All you have to do is cross out the wrong words. In this article, I offer 10 steps for writing a book along with 10 bonus steps.
Fiction means more than just making up a story. Your details and logic and technical and historical details must be right for your novel to be believable. The last thing you want is even a small mistake due to your lack of proper research. Your credibility as an author and an expert hinges on creating trust with your reader.
That dissolves in a hurry if you commit an error.
My favorite research resources are: These alone list almost everything you need for accurate prose: For my novels, I often use these to come up with ethnically accurate character names.
Start calling yourself a writer. Want to download this step guide so you can read it whenever you wish? Talk back to yourself if you must. It may sound silly, but acknowledging yourself as a writer can give you the confidence to keep going and finish your book.
Are you a writer? The Writing Itself Every decision you make about your manuscript must be run through this filter. Not you-first, not book-first, not editor- agent- or publisher-first. Certainly not your inner circle- or critics-first.
Reader-first, last, and always. If every decision is based on the idea of reader-first, all those others benefit anyway. When fans tell me they were moved by one of my books, I think back to this adage and am grateful I maintained that posture during the writing.
Does a scene bore you? Where to go, what to say, what to write next? Decide based on the reader as your priority. Whatever will intrigue him, move him, keep him reading, those are your marching orders. So, naturally, you need to know your reader.
When in doubt, look in the mirror. The surest way to please your reader is to please yourself. Write what you would want to read and trust there is a broad readership out there that agrees.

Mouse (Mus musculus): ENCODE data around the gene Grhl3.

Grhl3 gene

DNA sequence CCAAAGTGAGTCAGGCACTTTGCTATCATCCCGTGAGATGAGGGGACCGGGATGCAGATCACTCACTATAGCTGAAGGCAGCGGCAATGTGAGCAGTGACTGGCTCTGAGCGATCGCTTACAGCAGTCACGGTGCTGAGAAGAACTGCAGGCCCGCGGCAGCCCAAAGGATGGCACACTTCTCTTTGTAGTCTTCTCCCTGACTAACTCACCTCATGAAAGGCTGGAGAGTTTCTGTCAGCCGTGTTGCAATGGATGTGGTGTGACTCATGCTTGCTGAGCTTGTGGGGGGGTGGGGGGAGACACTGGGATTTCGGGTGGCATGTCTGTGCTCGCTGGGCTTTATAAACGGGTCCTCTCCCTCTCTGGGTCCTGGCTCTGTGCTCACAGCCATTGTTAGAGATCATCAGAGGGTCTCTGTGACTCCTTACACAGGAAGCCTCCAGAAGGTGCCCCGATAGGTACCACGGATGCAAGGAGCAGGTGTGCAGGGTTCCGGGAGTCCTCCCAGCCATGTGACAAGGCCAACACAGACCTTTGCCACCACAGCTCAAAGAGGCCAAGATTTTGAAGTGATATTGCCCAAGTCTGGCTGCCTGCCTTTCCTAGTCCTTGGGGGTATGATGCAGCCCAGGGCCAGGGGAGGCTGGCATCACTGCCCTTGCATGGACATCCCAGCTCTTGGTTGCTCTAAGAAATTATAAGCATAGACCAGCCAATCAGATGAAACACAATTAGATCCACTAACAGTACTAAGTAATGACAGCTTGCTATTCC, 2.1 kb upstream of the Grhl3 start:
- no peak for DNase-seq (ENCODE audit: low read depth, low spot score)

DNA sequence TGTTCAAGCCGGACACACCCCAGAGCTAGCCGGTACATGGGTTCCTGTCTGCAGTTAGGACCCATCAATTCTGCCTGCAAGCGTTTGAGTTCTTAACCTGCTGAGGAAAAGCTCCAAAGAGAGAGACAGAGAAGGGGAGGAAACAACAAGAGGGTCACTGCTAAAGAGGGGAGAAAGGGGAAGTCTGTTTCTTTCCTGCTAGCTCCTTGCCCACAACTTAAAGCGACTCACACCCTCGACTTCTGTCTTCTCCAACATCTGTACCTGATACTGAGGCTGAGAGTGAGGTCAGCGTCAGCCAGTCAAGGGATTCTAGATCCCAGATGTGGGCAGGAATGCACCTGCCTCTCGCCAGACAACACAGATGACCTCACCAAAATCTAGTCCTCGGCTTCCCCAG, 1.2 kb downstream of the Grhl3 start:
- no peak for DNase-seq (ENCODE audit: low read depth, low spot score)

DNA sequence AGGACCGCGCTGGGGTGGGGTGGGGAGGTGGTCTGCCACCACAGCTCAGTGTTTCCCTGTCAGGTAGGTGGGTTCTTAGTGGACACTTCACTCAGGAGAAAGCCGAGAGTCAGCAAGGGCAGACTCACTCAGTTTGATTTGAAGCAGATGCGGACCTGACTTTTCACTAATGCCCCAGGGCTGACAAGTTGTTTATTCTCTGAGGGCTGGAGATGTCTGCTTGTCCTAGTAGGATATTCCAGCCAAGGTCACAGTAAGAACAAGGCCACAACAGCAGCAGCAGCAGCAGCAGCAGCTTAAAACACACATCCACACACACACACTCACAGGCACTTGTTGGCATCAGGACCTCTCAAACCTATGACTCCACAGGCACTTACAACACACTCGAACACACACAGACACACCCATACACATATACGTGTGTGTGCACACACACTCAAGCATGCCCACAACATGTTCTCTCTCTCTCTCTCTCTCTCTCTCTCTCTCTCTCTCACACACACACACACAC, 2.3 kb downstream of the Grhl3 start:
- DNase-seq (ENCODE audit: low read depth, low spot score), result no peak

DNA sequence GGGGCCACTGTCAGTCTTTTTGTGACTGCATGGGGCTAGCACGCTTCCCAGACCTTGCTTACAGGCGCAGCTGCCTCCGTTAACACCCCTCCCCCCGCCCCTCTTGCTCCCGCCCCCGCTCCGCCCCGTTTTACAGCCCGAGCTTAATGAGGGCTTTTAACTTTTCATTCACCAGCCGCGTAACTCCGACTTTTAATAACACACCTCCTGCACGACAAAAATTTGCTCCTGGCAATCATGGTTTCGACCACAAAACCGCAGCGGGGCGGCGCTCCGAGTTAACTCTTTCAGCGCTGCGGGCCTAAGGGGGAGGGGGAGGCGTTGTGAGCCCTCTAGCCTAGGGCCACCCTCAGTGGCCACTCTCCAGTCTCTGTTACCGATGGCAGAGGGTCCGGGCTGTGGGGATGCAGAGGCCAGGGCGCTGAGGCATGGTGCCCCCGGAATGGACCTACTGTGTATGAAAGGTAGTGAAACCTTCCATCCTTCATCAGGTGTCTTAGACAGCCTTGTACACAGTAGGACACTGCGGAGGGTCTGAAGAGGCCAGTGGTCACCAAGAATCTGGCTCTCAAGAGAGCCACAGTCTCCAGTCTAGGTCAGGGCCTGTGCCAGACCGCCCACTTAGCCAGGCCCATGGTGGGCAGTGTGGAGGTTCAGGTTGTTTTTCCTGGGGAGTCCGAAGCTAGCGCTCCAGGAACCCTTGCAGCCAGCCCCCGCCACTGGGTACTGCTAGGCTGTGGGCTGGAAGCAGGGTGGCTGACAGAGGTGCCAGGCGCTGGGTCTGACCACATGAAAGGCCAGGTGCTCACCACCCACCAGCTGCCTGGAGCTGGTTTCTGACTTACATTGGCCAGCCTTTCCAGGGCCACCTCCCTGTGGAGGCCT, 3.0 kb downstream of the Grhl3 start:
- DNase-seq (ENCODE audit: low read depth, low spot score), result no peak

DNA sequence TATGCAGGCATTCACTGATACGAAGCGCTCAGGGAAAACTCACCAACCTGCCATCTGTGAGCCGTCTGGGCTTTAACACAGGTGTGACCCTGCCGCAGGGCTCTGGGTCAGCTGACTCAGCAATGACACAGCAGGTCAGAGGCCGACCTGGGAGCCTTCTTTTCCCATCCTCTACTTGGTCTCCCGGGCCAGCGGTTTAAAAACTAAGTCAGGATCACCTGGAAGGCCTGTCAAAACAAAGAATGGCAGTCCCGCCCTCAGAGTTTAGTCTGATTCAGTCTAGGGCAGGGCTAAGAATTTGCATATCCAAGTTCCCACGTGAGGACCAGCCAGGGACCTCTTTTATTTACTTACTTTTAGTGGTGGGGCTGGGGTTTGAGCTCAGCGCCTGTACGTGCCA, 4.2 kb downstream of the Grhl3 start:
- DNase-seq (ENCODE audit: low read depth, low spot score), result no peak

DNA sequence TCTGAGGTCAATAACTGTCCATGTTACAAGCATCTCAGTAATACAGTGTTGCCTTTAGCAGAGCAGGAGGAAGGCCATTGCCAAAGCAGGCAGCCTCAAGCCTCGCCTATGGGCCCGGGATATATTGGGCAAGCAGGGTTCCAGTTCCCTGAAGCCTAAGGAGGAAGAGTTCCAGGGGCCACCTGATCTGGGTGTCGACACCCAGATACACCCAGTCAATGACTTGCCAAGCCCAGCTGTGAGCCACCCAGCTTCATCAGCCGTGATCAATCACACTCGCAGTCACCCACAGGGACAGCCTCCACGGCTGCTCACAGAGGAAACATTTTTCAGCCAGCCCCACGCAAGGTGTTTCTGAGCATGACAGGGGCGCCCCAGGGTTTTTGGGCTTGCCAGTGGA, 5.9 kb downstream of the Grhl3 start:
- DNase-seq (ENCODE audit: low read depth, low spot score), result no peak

Find your writing voice. Discovering your voice is nowhere near as complicated as some make it out to be. You can find yours by answering these quick questions:The Unitasker: I was so distracted – by the internet, by my cell phone, by snacks beckoning from the kitchen – that I was four months behind deadline in writing this book.
So I became the Unitasker. His writing is witty, organized - his notes in the back of the book are as good to read as the actual stories themselves - and he's hilarious as hell.
When you are actually able to laugh out loud at a sentence, or read a paragraph to your spouse, then you know you're reading something good!/5().
To mix things up, this week we’re going to have a little fun. I’ll present the unitasker selection, and then you all write the commentary in the comments section. Next week, I’ll announce my favorite at the end of the Unitasker Wednesday post on the 16th and send a signed copy of my book — Unclutter Your Life in One Week — to that person.
Yes, people outside the U.S. can participate. It took me about 1, miles to write my last book. The Treadmill Desk has become increasingly trendy – and increasingly mocked, as in this funny backlash article in the New Republic.
Chapter One The Unitasker I’m writing this chapter with the stereo silent. The TV black. The room dark. The pinging of the e-mails silenced.
I am focused on nothing else but this glowing computer screen, the blinking cursor, and the words appearing in Helvetica twelve-point srmvision.comed on: July 13, Filled with humor and wisdom, My Life as an Experiment will immerse you in eye-opening situations and change the way you think about the big issues of our time—from love Released on: July 13,